Gregory Freidin

The New Republic #3943 (AUGUST 14, 1990)




"We must speak about the future of Soviet antiquity," began a 1937 poem by Osip Mandelstam. There has not been a better time than today or a better place than the Twenty Eighth Congress of the CPSU for following Mandelstam's injunction. Notwithstanding the two remarkable "firsts" the stoic absence of caviar in the Congress cafeteria and the presence of a gaggle of foreign reporters reminders of transitoriness set the tone for the Congress, suggesting the death of the old rather than the birth of the new. "This is my last Congress," announced from the podium the softspoken Gorbachev's righthand man, Alexander Yakovlev. "From now on," he continued after a pause, just long enough for the delegates to gasp, "I would like to concentrate full time on my duties as a member of the Presidential Council." Was this a matter of health? One Congress delegate, a colonel in the Army, with whom I shared my puzzlement rejected this explanation outright. Yakovlev seemed perfectly in control. Indeed, he looked far more robust than Marshal Yazov, the Defense Minister, who, medals and all, had to be helped down the stage by two solicitous delegates, or his other colleague on the Politburo, the former head of the Moscow Communists, Zaikov, who had trouble speaking reading from his text, mangling "anachronism" between anarchism and onanism, which accounted for the first uproarious laugh at the Congress. Another Politburo member, Sliunkov, to use Gorbachev's own locution, "was no longer functioning." Undaunted by these fresh reminders of Brezhnevite gerontocracy, neither Yazov nor Zaikov, nor, for that matter, the head of the mighty KGB, Kriuchkov, were taking themselves out of the running for the future Politburo. Yakovlev did, and a day later, he was followed by Gorbachev's other closest ally, Foreign Minister Shervadnadze.

On the third day of the Congress, tape recorder in hand, I spotted Yakovlev ambling through the cloakroom and asked him to elaborate on his stunning declaration. The answer was abrupt: "I am not planning to be present at the next Congress, that's it." "What if you are elected a delegate?" I pressed on. "I think this won't happen," his voice was trailing off now. "Even if you are elected delegate?" He paused and looked me straight in the eye. "We should live that long," he smiled a broad relaxed smile, and walked away. A real transfer of real power, away from the party, was taking place, and it was happening "right now, this very moment, today, tomorrow, the day after tomorrow," to use Yakovlev's own passionate words addressed to the leftwing caucus on the third day of the Congress.

For no matter how conservative the delegates may have seemed and God knows, at times they did seem positively Paleolithic in a few days' time, the example set by Yakovlev and Shervadnadze had proved universally irresistible. No state official of top rank had a seat on the new Politburo. The Politburo itself became transformed into something that resembled more a clearing house for regional party interests than the central policy making body it had been for sixty odd years. Fifteen out of the twenty four seats are permanently reserved for the party chairmen of the national republics, with, at least, three more going to the Gorbachev's supporters, including Moscow's Party chief, Yurii Prokofiev. For the first time in Soviet history, the whole of the Party's top apparat became less, not more, than the sum of its parts, which are now jealously guarding their own prerogatives and powers. An arrangement like this can no longer serve as a brake on President Gorbachev's plans for radical reform, neither can it provide him with an excuse for delaying action. In effect, Gorbachev has shaken off the grip of the apparat while overtly remaining its top man. The swiftness of the German accords he concluded in the wake of the Congress shows how quickly and decisively he can move when unencumbered by the party apparat.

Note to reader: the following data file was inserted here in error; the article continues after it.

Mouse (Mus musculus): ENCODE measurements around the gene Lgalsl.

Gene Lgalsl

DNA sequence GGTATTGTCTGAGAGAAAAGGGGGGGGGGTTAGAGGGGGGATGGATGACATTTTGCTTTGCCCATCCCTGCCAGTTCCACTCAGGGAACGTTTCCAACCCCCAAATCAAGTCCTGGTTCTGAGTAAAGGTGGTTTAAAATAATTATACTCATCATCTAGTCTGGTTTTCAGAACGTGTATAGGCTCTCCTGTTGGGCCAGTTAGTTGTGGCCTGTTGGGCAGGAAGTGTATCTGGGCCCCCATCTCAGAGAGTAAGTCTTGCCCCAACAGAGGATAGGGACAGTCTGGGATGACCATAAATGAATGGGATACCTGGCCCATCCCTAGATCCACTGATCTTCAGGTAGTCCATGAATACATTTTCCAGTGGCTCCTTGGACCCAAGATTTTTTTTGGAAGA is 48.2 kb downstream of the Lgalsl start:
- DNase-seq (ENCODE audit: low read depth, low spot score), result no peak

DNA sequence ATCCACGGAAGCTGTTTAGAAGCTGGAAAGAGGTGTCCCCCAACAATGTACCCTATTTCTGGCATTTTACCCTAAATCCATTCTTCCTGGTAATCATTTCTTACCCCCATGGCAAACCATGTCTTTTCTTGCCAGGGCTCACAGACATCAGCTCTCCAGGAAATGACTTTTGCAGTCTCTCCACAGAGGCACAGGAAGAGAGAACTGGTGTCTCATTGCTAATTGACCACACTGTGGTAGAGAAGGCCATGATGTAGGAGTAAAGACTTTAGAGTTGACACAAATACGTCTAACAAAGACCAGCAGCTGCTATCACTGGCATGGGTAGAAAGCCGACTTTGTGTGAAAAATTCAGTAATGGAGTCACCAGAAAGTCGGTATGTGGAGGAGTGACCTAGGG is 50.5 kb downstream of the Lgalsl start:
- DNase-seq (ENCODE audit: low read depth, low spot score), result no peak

Of the three who made this latest revolution, only Gorbachev remains linked to the Party leadership in any formal way, and he, too, has distanced himself from his alma mater considerably. Reelected the General Secretary by an overwhelming margin, he ostensibly bowed to the will of the Congress, condescending to its plea to find a bit of time in his President's busy schedule for doing an occasional duty as the Party's "First Person" (the term "leader" has been discredited and is now taboo). But in the eyes of the people and for all practical, daytoday purposes, it is Vladimir Ivashko, the "Second Person" in the Party, who will be holding the Politburo bag. Handpicked by Gorbachev, Ivashko a man of sixty two and aging fast, if one compares his recent official photographs with his appearance at the Congress has the reputation of one of the party's most loyal troopers, which is very loyal indeed. Only recently, no doubt answering to the party's bugle, he resigned his post as Chairman of the Ukrainian CP in order to run for the Chairmanship of the Supreme Soviet. Having won that race, he had to forfeit the prize at the end of the Party Congress, when some very clever maneuvering by his political opponents confronted him with the choice of either chairing the session of the Ukrainian Supreme Soviet or staying in Moscow and resigning as the Ukrainian head of state.